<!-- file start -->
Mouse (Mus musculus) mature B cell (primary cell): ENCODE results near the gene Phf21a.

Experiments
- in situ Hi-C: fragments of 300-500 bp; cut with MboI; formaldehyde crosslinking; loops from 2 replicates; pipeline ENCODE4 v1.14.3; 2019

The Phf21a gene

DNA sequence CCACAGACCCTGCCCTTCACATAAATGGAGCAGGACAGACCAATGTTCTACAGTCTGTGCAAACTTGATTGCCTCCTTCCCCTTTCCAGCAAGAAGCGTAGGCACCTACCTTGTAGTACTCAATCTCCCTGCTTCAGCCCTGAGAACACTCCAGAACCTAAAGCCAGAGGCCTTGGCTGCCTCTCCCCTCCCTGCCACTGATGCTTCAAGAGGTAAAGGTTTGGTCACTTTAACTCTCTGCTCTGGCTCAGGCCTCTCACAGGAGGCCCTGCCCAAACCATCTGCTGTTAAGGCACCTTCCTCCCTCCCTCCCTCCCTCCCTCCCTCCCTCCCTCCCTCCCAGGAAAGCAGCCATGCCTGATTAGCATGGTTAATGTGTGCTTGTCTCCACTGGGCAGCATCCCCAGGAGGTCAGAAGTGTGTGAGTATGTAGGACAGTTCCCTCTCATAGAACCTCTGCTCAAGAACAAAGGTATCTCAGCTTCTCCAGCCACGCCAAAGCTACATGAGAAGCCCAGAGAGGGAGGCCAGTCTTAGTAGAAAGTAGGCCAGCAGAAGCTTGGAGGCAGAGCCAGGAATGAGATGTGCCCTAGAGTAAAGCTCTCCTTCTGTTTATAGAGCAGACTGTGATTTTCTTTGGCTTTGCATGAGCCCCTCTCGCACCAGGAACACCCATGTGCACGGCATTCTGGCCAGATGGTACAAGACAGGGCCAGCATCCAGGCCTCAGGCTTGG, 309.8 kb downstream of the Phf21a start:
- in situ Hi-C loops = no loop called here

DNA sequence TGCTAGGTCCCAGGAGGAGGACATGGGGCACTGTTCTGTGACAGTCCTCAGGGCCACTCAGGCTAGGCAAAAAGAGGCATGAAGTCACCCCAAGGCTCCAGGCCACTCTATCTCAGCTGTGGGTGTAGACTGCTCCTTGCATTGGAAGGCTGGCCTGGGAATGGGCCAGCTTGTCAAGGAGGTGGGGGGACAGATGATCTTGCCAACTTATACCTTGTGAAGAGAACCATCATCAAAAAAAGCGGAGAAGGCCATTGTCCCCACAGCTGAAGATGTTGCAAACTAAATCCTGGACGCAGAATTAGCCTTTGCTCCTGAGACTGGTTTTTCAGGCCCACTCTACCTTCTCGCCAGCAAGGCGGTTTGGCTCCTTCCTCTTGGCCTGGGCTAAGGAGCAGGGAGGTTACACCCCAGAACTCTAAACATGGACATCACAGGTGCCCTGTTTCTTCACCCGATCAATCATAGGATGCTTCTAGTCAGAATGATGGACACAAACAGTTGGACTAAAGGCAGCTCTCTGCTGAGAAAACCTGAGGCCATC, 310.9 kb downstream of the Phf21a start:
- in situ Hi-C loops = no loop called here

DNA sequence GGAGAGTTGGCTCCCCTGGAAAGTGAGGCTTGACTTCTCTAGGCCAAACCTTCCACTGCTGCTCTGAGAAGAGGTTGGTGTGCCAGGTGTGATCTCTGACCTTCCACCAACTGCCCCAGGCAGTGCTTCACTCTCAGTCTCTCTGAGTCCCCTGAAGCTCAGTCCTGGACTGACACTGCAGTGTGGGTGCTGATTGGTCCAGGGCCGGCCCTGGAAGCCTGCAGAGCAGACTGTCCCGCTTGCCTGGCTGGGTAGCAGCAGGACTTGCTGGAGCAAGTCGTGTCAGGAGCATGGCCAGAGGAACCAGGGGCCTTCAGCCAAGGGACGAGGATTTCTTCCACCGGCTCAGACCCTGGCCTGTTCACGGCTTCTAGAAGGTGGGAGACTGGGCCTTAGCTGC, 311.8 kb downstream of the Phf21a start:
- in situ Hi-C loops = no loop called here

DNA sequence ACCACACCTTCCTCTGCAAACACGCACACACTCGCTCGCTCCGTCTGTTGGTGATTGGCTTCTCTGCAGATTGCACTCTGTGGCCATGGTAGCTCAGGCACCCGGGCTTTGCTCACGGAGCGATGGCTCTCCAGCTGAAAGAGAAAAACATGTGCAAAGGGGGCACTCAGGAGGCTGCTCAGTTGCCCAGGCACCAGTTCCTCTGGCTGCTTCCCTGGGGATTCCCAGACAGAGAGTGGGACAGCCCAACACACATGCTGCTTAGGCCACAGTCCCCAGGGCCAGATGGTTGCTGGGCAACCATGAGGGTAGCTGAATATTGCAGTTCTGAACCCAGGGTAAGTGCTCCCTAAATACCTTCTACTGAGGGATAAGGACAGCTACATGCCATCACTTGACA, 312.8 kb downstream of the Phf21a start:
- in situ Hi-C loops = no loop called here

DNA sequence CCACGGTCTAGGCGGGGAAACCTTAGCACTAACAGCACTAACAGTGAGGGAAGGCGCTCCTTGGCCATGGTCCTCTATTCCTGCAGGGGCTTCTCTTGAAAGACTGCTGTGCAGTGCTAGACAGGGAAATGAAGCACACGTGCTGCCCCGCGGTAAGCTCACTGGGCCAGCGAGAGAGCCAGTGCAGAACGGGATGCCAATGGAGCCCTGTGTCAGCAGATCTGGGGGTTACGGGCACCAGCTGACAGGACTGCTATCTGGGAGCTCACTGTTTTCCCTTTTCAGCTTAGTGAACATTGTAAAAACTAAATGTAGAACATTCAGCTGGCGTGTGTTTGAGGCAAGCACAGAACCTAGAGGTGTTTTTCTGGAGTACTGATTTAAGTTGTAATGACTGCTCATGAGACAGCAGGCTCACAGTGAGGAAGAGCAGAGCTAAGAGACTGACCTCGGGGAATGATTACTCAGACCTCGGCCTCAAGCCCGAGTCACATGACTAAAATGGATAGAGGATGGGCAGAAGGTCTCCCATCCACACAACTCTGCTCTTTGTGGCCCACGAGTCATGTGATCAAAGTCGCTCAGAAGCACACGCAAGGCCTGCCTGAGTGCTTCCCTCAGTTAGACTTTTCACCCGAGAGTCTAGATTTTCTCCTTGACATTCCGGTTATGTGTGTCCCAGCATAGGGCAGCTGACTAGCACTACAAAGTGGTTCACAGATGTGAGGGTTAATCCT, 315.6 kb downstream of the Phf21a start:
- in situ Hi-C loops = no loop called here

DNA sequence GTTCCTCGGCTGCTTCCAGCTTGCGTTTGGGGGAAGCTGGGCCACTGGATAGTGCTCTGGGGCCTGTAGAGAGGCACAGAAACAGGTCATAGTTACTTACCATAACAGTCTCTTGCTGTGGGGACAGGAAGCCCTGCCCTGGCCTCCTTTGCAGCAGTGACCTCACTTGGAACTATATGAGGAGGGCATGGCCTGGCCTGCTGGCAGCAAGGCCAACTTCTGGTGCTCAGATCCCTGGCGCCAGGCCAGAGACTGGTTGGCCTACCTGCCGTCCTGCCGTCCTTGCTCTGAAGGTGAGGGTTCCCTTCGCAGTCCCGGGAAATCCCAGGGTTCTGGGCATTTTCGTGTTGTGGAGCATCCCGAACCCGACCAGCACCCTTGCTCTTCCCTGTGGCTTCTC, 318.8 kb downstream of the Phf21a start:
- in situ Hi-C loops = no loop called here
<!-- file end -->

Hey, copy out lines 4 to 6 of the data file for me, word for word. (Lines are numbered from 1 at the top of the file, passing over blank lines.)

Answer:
The Phf21a gene

DNA sequence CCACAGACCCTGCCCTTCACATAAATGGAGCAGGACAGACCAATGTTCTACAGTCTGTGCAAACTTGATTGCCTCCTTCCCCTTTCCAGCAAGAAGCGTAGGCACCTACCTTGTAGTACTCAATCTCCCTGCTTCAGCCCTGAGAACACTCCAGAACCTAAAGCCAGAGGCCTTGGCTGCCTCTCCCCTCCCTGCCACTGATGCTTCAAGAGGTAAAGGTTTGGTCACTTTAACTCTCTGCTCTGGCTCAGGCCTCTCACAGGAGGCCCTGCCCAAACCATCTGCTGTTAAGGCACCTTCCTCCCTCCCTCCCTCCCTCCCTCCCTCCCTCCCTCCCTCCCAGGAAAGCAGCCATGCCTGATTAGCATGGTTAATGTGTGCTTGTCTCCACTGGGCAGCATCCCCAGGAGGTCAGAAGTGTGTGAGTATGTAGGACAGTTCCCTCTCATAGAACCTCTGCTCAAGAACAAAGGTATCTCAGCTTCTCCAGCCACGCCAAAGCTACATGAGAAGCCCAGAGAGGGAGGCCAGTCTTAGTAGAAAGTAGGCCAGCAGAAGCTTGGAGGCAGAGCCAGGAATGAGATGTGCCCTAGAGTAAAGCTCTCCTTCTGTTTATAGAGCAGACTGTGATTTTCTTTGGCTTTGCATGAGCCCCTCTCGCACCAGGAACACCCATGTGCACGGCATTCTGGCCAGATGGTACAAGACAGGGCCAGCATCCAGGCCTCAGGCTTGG, 309.8 kb downstream of the Phf21a start:
- in situ Hi-C loops = no loop called here